Sometimes the ways that adults relate to children in congregations reflects the view that the spiritual life of a child can only really begin once they have been filled up by us with enough religious knowledge; in other words, that they are spiritually empty and passive vessels until and unless adults intervene. This understanding of children as “lesser” spiritual persons results in ministry to children rather than ministry with children. It diminishes the child’s spiritual life and cuts adults off from receiving in full the things of the Spirit that God desires to give to them through children.
I recently led a workshop I entitled “The Spirit of Child” – the PPT version can be downloaded here. In preparation I read Rebecca Nye’s excellent book Children’s Spirituality: What It Is and Why It Matters. Nye writes of the “the rich natural spiritual capacity of childhood – it is something ‘already there’, to be cherished, rather than something to be added on”. In fact, she suggests that children have a number of “spiritual advantages” over adults in the way they relate to God and the world around them: “things that adults have to work hard at in spiritual life may be quite natural and easy for children”. In the workshop I suggested the following as some of “spiritual advantages” of children:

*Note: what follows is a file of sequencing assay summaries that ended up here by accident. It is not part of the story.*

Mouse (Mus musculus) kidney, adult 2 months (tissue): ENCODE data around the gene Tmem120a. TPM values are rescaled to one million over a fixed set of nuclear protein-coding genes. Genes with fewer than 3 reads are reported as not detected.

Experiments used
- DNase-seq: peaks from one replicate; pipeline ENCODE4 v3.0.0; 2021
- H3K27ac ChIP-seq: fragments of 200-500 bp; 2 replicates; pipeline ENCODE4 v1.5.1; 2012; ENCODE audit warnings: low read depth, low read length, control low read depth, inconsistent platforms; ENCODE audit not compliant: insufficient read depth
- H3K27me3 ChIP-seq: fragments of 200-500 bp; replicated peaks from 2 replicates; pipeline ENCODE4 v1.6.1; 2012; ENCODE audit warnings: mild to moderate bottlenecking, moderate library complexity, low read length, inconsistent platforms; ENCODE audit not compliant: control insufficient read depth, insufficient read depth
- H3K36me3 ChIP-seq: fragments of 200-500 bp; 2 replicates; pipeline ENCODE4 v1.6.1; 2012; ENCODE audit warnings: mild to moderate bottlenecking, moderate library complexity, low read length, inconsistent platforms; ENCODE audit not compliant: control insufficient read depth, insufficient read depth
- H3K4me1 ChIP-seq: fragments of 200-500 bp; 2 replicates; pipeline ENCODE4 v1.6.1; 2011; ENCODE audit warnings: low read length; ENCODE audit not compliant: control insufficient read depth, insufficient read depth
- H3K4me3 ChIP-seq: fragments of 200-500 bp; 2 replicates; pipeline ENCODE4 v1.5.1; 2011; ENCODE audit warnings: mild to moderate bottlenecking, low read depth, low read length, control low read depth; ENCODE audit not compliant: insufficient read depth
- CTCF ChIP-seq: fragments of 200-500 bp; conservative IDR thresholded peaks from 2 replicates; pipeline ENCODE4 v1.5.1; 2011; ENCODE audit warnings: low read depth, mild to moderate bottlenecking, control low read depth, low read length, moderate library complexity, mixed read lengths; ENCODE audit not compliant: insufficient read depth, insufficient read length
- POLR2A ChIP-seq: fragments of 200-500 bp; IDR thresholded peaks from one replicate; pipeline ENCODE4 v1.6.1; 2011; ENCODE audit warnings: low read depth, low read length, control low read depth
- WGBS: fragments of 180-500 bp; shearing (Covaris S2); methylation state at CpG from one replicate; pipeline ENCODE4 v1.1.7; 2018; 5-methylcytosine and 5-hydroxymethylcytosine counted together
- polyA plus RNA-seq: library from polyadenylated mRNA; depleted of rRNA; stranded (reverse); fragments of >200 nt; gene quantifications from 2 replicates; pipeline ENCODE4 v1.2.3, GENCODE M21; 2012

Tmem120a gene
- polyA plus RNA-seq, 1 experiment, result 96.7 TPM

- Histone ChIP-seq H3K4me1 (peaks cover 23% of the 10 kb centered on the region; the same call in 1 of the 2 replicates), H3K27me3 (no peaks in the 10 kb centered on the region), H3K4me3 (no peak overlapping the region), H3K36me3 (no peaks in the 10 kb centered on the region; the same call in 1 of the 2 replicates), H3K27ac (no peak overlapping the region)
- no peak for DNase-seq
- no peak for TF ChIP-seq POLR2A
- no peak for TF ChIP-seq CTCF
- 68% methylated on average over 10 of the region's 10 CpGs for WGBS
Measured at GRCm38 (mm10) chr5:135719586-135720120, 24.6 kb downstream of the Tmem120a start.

- Children have a more holistic ways of seeing things – their don’t analyse as much, so their perception has a more mystical quality … “mystery is a close, mostly unthreatening friend in childhood.”
- Children are especially open and curious – they have a natural capacity for wonder.
- Children, as a whole, are less judgmental and suspicious than adults.
- Children are open to discovering new things or looking at things in new ways.
- Children are more emotionally willing to surrender to forces that transcend their control.
- Children lack knowledge about many things and are OK with that.
- Children easily accept that their words are not adequate to describe thoughts and feelings.
Jesus said “unless you change and become like little children you will never enter the kingdom of heaven” (Matthew 18:3). Perhaps in the realm of God’s kingdom it is equally as important for adults to learn from children, as children from adults. I wonder, how might our ministries with children look different if we lived out of such a perspective?